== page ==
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Author Topic: Lack of Control  (Read 217 times)

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Offline SillySalmons

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Lack of Control
« on: January 15, 2014, 07:34:26 PM »
I think I've figured out what's behind my anxiety - my health anxiety, my fear of death, my fear of flying - I want control. I don't want to accept that I'm helpless and that things are going to happen to me that I won't be able to prevent. So in my attempt to gain some control, I try to be more "pro-active" and cautious - I try to convince myself that by obsessing and knowing the signs and statistics, I can protect myself from the inevitable and stop bad things from happening. But the truth is, I can't. I can't stop bad things from happening to me and it scares the hell out of me. A little over a year ago I was diagnosed with a rare neurological condition. Incidence is about 1 in 100,000. Meaning there was a 0.00001% chance that I could've gotten it, and what do you know, I got it. I lost a friend close to the same time to an even rarer genetic disease. And before that, a friend lost her mother to a surgery to repair her hearing that had almost no risk of death.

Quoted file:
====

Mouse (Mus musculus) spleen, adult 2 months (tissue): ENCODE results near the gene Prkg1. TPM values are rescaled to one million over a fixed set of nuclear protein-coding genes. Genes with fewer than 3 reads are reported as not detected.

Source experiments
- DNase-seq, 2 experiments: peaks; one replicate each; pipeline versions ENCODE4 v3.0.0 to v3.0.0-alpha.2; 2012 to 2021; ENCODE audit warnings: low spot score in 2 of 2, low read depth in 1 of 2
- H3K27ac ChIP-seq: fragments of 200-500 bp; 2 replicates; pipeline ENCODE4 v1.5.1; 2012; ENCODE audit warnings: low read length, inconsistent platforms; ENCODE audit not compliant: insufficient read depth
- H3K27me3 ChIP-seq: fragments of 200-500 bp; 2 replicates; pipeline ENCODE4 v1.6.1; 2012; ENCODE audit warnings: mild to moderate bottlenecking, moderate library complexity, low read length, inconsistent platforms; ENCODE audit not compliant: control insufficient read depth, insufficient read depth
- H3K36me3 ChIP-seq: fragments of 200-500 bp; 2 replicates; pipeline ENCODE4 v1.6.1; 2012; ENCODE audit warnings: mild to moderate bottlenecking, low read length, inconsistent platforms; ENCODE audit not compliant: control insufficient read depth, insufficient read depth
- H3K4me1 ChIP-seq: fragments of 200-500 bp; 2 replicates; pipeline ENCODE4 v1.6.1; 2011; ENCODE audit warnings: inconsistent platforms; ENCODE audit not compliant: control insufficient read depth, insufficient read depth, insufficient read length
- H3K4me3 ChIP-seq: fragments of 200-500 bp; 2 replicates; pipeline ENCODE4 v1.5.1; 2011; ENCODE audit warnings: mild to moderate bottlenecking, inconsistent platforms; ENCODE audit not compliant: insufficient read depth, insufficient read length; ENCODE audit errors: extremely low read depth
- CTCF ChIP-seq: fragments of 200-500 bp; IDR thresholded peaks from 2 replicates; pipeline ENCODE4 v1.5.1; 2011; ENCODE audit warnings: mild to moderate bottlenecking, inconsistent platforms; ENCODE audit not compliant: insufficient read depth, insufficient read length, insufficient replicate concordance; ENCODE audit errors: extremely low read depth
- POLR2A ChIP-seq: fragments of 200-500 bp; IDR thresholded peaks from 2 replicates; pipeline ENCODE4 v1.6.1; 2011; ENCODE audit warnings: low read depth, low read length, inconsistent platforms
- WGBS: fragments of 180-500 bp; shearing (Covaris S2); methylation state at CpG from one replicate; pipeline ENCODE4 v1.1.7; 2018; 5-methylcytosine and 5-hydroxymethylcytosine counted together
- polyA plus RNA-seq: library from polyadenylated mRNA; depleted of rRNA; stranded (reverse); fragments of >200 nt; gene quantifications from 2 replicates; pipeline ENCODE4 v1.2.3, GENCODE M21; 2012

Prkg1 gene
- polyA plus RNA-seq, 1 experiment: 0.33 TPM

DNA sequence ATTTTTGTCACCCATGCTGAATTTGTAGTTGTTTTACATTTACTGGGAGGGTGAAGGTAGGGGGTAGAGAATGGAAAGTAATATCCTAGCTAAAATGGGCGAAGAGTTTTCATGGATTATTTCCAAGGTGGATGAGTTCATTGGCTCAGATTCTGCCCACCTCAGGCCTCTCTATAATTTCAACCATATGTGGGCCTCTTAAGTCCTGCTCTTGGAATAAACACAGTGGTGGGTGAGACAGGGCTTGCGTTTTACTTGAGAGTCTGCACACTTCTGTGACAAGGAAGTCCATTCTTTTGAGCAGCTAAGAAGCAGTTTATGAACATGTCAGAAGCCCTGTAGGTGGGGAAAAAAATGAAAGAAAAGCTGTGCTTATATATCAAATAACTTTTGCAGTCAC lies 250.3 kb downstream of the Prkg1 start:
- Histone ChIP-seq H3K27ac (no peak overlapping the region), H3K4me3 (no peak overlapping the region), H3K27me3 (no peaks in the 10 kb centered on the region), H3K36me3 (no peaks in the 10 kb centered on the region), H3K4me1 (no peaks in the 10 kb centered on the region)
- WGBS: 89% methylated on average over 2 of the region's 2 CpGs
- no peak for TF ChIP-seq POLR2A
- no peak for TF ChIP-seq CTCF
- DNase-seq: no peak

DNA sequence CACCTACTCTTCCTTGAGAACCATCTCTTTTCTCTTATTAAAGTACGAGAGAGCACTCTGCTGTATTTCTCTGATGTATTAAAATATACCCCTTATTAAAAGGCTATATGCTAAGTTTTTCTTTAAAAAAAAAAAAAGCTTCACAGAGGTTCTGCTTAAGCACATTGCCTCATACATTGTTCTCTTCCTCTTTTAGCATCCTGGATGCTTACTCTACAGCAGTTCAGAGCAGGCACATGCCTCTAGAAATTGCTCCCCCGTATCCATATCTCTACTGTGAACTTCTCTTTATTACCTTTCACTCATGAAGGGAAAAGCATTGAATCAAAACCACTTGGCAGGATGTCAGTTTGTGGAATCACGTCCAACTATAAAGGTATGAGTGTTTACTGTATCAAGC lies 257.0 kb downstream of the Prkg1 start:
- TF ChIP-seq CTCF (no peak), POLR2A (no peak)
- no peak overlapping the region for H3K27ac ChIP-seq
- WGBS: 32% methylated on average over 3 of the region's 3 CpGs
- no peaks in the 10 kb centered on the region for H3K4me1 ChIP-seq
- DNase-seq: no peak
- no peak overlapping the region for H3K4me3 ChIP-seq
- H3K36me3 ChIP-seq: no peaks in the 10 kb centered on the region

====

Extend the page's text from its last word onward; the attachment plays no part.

I just can't get used to the idea that these things can happen. Rare means nothing to me. If it happened to anyone, I know it can happen to me, and that's what makes it so hard for me to have trust in life and accept that bad things can and will happen. I don't want to let my guard down. How do you learn to do this? How do you learn to let go of what you can't control and accept the inevitable?